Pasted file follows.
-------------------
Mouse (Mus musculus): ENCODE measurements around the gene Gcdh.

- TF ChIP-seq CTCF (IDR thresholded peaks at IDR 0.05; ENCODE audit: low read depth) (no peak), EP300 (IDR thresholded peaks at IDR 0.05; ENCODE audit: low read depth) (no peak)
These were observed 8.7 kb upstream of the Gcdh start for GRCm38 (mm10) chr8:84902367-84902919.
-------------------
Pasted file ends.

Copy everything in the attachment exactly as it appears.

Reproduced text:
Mouse (Mus musculus): ENCODE measurements around the gene Gcdh.

- TF ChIP-seq CTCF (IDR thresholded peaks at IDR 0.05; ENCODE audit: low read depth) (no peak), EP300 (IDR thresholded peaks at IDR 0.05; ENCODE audit: low read depth) (no peak)
These were observed 8.7 kb upstream of the Gcdh start for GRCm38 (mm10) chr8:84902367-84902919.